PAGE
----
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U.S. Reigns in Audio
Did you know ..
.. FM Radio was invented by an American engineer, Edwin Armstrong, a native of New York City and graduate from Columbia University with a degree in electrical engineering. Born in 1890, Armstrong came from the Chelsea district of New York City where he was the oldest of three children of John and Emily Armstrong. John Armstrong worked at the American branch of the Oxford University Press which published bibles and classical works where he later become vice president, and Emily was active in church functions with strong ties to Chelsea.
From an early age, Edwin Armstrong took an interest in mechanical and electrical devices, especially trains. In 1917 during World War I, Edwin joined the U.S. Army Signal Corps and helped create a communications network for the army in France.
Armstrong was credited for a number electrical engineering achievements including the superheterodyne circuit, still used in radios today. This circuit made radios more sensitive and selective with the key feature of mixing an incoming radio signal with a locally generated different frequency signal, typically referred to as a mixer.
However, the invention that we know and appreciate the most is FM Radio, which has less static than AM radio. Armstrong received his first patent on FM in 1933 and shared his invention with the public in 1936 when he gave a demonstration at the offices of the Federal Communications Commission. He played a music record over AM radio, and then switched it to FM. It was remarked that it sounded as if the performing orchestra were in the same room. This changed radio forever.
Early radio communication that used amplitude modulation (AM) were bedeviled by the many sources of static interference including electrical equipment and thunderstorms. Armstrong decided to approach the issue differently and encode the radio signal by varying the frequency instead. This is known as frequency modulation (FM). Later, Armstrong implemented wide-band frequency modulation which earned five U.S. patents, claimed effective for filtering out noise from within the radio receivers themselves due to the vacuum tubes.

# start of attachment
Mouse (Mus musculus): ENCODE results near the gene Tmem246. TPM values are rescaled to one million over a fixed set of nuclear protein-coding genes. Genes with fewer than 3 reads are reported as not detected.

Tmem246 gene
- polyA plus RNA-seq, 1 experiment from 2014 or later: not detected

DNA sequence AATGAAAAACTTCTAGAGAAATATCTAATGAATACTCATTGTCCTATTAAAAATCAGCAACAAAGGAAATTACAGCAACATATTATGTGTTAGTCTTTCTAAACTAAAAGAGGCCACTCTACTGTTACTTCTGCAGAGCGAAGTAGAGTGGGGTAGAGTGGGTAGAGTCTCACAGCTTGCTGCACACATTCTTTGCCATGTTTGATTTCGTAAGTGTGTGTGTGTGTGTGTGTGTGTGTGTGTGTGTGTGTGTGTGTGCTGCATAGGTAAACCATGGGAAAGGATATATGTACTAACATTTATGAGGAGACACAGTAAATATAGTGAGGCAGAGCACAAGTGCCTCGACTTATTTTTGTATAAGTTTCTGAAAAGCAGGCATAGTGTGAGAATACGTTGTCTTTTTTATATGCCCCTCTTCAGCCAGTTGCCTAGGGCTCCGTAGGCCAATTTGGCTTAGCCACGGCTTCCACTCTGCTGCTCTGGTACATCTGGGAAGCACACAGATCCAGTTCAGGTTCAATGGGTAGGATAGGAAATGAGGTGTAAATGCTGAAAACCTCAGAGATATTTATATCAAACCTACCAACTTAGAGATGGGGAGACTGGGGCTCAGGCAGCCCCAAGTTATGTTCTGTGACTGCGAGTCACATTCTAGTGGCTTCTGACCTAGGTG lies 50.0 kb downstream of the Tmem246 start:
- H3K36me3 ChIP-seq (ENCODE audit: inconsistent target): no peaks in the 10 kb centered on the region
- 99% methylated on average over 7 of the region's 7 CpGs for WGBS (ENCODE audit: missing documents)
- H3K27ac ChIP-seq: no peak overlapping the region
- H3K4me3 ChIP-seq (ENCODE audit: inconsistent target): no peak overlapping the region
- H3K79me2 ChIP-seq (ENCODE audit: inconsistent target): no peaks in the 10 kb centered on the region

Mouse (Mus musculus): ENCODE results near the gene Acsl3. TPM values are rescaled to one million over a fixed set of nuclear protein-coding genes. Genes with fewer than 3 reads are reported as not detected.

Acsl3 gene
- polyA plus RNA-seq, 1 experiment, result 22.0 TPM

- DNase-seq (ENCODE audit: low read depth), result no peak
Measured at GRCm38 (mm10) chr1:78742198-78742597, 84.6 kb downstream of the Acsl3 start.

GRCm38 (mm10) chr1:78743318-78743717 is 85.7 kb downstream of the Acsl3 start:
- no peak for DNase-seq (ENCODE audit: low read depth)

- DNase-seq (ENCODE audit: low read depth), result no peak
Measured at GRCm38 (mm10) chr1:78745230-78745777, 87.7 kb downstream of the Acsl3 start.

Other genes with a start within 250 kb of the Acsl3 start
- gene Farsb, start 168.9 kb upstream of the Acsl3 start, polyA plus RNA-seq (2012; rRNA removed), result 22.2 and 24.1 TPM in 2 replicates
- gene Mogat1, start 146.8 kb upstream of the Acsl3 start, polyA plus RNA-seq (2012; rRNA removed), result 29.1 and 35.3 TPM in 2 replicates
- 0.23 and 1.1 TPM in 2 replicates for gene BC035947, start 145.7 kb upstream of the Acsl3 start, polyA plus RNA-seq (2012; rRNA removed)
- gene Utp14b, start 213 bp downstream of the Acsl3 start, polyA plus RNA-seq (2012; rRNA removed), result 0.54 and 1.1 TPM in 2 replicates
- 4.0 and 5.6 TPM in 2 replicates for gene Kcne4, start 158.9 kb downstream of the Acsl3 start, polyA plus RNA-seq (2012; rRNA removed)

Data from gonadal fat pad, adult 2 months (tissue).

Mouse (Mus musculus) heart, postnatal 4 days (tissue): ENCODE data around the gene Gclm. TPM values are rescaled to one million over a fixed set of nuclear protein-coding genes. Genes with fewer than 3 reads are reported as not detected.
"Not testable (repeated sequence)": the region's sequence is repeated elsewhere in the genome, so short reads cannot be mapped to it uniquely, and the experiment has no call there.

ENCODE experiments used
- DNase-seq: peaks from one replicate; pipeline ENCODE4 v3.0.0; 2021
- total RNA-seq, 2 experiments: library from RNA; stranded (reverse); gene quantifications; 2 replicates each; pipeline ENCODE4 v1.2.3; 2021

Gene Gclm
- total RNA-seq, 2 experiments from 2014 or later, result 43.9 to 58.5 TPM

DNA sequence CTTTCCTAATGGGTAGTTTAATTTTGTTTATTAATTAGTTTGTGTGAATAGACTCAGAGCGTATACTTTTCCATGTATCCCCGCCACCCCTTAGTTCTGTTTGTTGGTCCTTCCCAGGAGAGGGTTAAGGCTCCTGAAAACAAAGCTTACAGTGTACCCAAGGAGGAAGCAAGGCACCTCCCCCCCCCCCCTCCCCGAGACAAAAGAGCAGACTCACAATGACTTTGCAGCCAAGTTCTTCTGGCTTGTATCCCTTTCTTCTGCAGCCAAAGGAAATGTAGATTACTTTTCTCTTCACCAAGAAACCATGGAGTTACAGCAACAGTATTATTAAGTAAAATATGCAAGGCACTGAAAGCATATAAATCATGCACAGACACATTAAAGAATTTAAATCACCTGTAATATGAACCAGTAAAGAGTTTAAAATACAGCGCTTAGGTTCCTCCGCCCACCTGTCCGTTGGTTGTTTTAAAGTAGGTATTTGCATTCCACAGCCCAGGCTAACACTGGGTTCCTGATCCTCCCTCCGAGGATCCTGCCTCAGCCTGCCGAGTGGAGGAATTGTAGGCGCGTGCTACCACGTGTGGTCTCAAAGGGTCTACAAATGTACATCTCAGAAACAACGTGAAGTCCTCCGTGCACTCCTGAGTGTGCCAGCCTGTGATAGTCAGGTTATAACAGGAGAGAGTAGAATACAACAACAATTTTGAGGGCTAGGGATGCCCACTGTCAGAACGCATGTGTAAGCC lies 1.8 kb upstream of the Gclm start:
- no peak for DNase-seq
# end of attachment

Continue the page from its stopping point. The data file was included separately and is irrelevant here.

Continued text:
Although heavily invested in developing television, RCA in 1940 offered Armstrong one million dollars for his FM patents. Armstrong refused the offer because he wanted to be fair to the other licensed companies who paid 2% royalties on their sales. For some reason, RCA retaliated his refusal and claimed they developed their own FM system and encouraged other companies not to pay royalties to Armstrong. This caused a headlong law suit and years of litigation. It has been speculated that the stress amounting from this incident is what eventually caused Edwin Armstrong’s death in 1954.
.. The phonograph was invented by American born Thomas Alva Edison in 1877. This was later called the record player in the 1940s. The invention consisted of a tinfoil sheet wrapped around a rotating cylinder. A stylus responded to sound vibrations and produced up and down, or hill-and-dale, grooves in the foil. A second stylus played back the recorded sounds. The laboratory of Alexander Graham Bell, in Georgetown, Washington DC, made improvements in the 1880s and caused the stylus to move from side-to-side in a zig-zag groove. Later, Emile Berliner transitioned the phonograph cylinders to flat discs and founded the United States Gramophone Company in 1894.
The disc phonograph record was the dominant recording medium throughout the 20th century. During the 1980s, the record (or vinyl LP) took a sharp decline due to the introduction of the compact disc. However, records are still a favorite among audiophiles and underwent a revival in the 2010s. Many of the original recordings of musicians are reissued on vinyl LP. Technically, the highest quality recording is produced on vinyl.
.. The inventors of the speaker to first produce an acceptable quality sound were Rice and Kellog, who patented the moving coil cone loudspeaker in 1924 at General Electric, Schenectady, New York. Chester Rice was born in Massachusetts and educated at The Albany Academy and Harvard College. Edward Kellog was born in the state of Washington and a graduate of Phillips Academy in Andover, Massachusetts. The key difference, compared to previous attempts, was the adjustment of mechanical parameters so the fundamental resonance of the moving system is below the frequency where the cone’s radiation impedance becomes uniform. Beforehand, only roughly distorted sounds were produced and the primitive horn (which doesn’t use electricity) was still preferred over the muffled sound of the early moving coil loudspeakers.
Sound systems of the 1970s
This collection of inventions: FM radio, the record player, and the loudspeaker comprise what people often refer to as their “audio system”, or “stereo system” 1. It may be of some consequence that these inventions, and their inventors, all originated on America soil. Radio and reproduced audio are present in just about every home, considered a must for those who drive a car, and a popular choice among many as a mobile device. The sound reproduced in a theater, especially the movie theater, are highly dependent on the sound quality that accompanies and sells a motion picture. Globally, the music industry generated 51.5 billion dollars in 2018 - and the United States, considered the biggest market - generated nearly 20 billion of those dollars.
1. The invention of stereo, or binaural sound, was credited to British engineer Alan Blumlein in 1931.